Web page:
Environmental movement in New Zealand

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Part of a protest march held in 2003 voicing opposition to genetic engineering, making its way up Queen St, a main thoroughfare of Auckland.

The environmental movement in New Zealand started in the 1960s, a period of rapid social change. Since then numerous high profile national campaigns have contested various environmental issues. The environmental movement eventually spawned the Values Party, which was the first political party with a strong focus on environmental issues to contest national elections. The Values Party eventually morphed into the Green Party of Aotearoa New Zealand.

Beginnings[edit]

A number of commentators[who?] consider that the earliest major environmental issue in New Zealand was the national campaign to prevent the raising of the levels of Lakes Manapouri and Te Anau as part of stage two of the development of the Manapouri Power Project. A "Save Manapouri Campaign" ran from 1959 through to 1962, involving organisations such as the Forest and Bird Protection Society and the Scenery Preservation Society, resulting in two petitions to parliament and the formation of the Nature Conservation Council, a government advisory body. The "Save Manapouri Campaign", which commenced in Invercargill in October 1969, became a national campaign in 1970 with a third petition to parliament, a Cabinet Committee report and a Commission of Inquiry. The Save Manapouri debate lasted until the 1972 general election, when the incoming Kirk administration promised not to raise the levels of either Lakes Manapouri and Te Anau, establishing instead the Guardians of Lakes Manapouri and Te Anau to ensure that both lakes would be operated within their natural levels.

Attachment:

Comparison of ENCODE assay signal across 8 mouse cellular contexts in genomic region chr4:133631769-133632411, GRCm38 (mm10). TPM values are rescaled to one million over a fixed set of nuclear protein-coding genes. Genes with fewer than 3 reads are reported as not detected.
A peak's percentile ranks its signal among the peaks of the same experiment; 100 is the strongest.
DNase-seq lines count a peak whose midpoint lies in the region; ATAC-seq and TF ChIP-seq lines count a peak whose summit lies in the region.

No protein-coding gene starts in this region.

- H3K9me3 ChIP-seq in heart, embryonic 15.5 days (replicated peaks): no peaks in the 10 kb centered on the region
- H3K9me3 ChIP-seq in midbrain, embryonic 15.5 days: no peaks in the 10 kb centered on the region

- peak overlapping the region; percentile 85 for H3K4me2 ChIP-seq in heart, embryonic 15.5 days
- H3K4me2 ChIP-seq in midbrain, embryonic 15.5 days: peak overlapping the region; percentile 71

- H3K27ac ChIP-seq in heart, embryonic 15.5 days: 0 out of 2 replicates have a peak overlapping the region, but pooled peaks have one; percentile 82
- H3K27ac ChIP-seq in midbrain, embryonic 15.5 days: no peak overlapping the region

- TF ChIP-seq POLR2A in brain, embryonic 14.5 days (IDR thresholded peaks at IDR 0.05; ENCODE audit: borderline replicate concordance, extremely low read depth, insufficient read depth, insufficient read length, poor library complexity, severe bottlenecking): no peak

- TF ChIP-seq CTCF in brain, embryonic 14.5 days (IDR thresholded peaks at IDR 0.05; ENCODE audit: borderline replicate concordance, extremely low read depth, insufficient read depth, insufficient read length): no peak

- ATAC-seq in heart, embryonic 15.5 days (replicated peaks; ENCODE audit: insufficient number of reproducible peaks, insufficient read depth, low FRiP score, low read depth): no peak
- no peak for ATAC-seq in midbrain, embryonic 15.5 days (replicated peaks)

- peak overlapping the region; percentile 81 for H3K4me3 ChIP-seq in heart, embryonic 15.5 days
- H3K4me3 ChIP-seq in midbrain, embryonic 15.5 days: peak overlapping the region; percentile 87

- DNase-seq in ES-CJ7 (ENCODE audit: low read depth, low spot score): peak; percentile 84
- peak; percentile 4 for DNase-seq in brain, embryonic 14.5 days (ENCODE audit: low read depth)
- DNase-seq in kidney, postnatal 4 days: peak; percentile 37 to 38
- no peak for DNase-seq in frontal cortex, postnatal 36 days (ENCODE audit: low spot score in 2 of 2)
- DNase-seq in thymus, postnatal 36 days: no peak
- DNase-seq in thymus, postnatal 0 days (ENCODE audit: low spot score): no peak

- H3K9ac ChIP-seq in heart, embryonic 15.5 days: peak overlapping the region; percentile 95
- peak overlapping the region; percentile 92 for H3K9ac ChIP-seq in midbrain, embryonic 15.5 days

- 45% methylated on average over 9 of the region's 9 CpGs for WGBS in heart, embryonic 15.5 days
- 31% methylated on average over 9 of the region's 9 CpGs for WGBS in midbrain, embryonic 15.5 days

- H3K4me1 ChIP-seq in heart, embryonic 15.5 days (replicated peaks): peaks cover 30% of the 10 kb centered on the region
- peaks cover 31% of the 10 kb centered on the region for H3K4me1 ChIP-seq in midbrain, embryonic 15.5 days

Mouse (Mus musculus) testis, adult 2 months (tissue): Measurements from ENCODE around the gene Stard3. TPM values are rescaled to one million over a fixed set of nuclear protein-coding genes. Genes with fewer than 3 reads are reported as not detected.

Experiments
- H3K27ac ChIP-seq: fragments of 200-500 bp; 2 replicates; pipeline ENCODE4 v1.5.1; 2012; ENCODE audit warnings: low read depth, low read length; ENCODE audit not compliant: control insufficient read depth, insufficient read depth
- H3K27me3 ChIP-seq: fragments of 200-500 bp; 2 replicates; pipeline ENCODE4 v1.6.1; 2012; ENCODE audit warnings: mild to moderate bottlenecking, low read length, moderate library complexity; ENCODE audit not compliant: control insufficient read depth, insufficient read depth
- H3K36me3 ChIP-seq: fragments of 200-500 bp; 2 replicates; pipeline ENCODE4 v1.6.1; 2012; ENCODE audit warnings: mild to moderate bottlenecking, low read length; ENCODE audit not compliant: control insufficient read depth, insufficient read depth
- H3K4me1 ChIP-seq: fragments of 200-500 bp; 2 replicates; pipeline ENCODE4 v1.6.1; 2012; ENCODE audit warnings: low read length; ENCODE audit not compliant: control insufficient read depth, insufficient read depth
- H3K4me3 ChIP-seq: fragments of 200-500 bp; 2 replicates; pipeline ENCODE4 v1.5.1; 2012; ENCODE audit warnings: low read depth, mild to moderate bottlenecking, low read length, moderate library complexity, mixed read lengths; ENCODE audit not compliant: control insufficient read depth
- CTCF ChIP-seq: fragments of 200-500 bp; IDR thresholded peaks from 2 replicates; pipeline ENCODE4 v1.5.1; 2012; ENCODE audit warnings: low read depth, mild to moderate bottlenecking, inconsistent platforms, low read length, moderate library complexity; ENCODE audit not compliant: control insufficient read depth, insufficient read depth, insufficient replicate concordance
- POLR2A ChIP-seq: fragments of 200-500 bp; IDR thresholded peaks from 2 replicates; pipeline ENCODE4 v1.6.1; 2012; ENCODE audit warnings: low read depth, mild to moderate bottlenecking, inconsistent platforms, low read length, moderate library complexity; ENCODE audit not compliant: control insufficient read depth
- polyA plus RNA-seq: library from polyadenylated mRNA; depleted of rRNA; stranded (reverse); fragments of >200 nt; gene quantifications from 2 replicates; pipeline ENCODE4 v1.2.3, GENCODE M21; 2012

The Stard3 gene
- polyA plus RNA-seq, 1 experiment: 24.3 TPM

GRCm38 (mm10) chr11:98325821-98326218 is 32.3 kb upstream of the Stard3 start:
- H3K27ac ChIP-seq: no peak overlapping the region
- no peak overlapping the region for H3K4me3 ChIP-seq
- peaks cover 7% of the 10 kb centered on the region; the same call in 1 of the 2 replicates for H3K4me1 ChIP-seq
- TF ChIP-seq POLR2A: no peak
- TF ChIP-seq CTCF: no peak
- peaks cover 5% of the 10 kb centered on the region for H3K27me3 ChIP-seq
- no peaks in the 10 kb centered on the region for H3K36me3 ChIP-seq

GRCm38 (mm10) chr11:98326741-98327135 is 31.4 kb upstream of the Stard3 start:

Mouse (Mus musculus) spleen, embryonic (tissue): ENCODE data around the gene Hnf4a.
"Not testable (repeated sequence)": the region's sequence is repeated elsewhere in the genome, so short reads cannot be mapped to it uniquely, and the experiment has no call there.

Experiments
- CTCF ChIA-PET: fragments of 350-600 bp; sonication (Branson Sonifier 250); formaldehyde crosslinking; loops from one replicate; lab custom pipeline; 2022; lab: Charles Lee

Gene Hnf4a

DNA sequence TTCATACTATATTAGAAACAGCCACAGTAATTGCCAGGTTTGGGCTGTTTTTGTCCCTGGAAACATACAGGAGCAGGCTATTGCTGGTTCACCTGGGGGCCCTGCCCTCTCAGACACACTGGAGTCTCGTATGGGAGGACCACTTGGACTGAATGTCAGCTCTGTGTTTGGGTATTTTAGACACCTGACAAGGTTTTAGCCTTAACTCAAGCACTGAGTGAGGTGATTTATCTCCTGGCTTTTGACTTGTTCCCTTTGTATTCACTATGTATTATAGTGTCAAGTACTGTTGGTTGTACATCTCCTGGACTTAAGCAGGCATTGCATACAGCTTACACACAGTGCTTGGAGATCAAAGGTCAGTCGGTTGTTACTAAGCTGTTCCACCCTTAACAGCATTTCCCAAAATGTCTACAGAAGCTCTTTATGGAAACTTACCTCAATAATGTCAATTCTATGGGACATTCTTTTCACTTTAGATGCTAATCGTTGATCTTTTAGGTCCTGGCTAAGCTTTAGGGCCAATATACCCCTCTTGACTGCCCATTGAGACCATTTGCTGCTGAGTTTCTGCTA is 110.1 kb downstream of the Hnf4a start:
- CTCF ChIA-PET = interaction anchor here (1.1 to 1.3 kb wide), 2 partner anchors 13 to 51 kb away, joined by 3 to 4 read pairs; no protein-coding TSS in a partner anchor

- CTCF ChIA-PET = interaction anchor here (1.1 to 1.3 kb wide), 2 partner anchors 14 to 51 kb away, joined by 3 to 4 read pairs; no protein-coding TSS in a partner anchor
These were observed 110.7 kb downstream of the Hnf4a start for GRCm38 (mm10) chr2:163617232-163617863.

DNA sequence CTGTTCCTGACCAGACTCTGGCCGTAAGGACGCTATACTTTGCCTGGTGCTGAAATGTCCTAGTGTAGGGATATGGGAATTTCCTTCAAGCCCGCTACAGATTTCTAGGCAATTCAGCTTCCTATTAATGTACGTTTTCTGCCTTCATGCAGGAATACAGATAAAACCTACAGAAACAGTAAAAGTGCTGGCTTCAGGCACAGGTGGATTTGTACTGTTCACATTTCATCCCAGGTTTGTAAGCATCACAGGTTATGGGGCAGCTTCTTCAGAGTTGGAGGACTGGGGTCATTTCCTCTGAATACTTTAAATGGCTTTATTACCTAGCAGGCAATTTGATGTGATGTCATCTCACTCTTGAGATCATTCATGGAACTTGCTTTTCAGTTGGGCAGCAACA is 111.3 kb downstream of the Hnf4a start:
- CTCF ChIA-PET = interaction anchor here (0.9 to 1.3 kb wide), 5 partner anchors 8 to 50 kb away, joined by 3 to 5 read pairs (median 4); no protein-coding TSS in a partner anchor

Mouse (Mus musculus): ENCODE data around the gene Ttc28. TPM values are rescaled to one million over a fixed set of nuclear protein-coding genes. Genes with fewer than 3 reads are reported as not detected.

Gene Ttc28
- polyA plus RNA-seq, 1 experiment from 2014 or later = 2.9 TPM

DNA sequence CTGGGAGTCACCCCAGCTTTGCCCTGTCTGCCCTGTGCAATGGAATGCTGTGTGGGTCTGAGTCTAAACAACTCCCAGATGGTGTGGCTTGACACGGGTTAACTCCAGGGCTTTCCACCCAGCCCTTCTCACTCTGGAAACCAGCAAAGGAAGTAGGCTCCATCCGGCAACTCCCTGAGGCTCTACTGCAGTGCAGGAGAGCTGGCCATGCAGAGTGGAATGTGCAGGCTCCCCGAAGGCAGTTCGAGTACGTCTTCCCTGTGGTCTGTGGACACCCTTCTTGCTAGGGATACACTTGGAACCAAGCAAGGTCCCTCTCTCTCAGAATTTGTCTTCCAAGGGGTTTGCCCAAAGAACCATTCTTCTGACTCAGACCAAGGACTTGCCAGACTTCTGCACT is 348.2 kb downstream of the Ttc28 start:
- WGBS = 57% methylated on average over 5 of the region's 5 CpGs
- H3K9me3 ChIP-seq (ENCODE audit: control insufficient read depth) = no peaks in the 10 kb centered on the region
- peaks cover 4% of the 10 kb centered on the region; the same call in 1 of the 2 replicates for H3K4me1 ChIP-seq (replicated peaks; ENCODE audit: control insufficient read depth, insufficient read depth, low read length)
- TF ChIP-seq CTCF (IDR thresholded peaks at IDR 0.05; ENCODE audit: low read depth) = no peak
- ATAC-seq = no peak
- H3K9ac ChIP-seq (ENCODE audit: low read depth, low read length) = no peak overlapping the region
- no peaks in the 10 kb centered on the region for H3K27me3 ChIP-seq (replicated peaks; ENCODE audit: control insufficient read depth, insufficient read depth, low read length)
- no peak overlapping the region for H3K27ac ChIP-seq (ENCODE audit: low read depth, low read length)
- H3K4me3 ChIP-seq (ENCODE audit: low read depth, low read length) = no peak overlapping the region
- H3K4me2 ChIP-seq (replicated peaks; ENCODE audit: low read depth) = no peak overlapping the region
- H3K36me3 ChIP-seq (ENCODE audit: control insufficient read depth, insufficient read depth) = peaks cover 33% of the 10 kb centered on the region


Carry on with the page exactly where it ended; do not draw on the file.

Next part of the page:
Certainly the Save Manapouri Campaign occurred during a time of heightened international concern for the popular concept of the 'environment', but it was neither the first - nor the last - of a succession of campaigns to preserve aspects of New Zealand's natural heritage dating back to the creation of the first scenic reserves and national parks. Earlier 'scenery preservation' campaigns, such as the Waipoua Forest debate, when the Waipoua Preservation Society, campaigned against the government's plans in 1946 to log the Waipoua Forest, included many recognisable elements of later 'environmental' campaigns - appeals to public opposition to the loss of natural landscapes, petitions and on-site consideration of the potential impacts of logging. What was different by 1969, therefore, was the sophistication of the conservation/environmental debate, which was able to use the new international lexicon of 'environmentalism' to describe those tangible and intangible features of the Manapouri landscape, which were threatened by the power project.[1]

Campaigns[edit]

Other major issues have included nuclear energy, preventing native forest logging and halting the growing of GE food crops. Logging protests occurred in Whirinaki, Pureora, and on the West Coast of the South Island.

As of 2010 the environmental movement is active in many areas, including opposition to new large-scale hydro dams, protecting conservation land from mining and preventing overuse of water resources.

Organisations[edit]

The largest conservation organisation formed in 1923 is Forest and Bird. Greenpeace New Zealand carries out advocacy and direct action in and around New Zealand. Environment and Conservation Organisations of Aotearoa New Zealand (ECO) is an umbrella organisation of about 70 environmental organisations.

See also[edit]

References[edit]

  1. ^ Peat, N. Manapouri Saved, New Zealand's First Great Conservation Success Story, Dunedin, 1994; Wheen, N. (2002) A history of New Zealand environmental law. pp 261-274, In Environmental histories of New Zealand, edited by Pawson, E. and Brooking,T. Oxford University Press, Melbourne, pages 266-269.

External links[edit]